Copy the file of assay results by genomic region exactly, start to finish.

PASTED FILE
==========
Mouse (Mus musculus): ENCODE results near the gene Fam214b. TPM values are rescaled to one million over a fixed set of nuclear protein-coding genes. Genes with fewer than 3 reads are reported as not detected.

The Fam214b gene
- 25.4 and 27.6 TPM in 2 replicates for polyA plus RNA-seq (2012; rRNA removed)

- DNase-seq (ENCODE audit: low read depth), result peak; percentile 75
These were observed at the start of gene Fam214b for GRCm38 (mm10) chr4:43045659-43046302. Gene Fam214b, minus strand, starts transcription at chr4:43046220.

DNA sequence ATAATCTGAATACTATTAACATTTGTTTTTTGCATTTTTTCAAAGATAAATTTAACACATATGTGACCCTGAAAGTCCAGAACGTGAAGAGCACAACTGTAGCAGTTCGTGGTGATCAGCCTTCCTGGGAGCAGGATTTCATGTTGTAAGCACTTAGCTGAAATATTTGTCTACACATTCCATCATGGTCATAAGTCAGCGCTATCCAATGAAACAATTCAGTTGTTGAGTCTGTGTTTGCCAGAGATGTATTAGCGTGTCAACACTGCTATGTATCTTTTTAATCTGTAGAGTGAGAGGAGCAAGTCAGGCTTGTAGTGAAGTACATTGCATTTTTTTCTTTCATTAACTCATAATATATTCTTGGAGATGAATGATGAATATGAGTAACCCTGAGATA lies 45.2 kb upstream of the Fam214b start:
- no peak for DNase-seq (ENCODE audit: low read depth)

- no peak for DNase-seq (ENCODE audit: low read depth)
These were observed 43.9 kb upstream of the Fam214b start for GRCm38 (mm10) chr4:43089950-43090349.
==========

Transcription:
Mouse (Mus musculus): ENCODE results near the gene Fam214b. TPM values are rescaled to one million over a fixed set of nuclear protein-coding genes. Genes with fewer than 3 reads are reported as not detected.

The Fam214b gene
- 25.4 and 27.6 TPM in 2 replicates for polyA plus RNA-seq (2012; rRNA removed)

- DNase-seq (ENCODE audit: low read depth), result peak; percentile 75
These were observed at the start of gene Fam214b for GRCm38 (mm10) chr4:43045659-43046302. Gene Fam214b, minus strand, starts transcription at chr4:43046220.

DNA sequence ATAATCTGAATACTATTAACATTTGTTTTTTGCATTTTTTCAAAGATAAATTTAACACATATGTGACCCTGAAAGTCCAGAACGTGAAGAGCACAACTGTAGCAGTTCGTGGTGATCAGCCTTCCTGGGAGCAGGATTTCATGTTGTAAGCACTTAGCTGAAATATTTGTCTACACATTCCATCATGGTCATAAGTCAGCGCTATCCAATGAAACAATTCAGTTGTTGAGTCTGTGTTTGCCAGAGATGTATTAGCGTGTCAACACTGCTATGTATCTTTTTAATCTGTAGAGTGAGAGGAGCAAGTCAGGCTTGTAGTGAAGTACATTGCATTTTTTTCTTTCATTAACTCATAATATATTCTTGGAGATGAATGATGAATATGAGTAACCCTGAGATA lies 45.2 kb upstream of the Fam214b start:
- no peak for DNase-seq (ENCODE audit: low read depth)

- no peak for DNase-seq (ENCODE audit: low read depth)
These were observed 43.9 kb upstream of the Fam214b start for GRCm38 (mm10) chr4:43089950-43090349.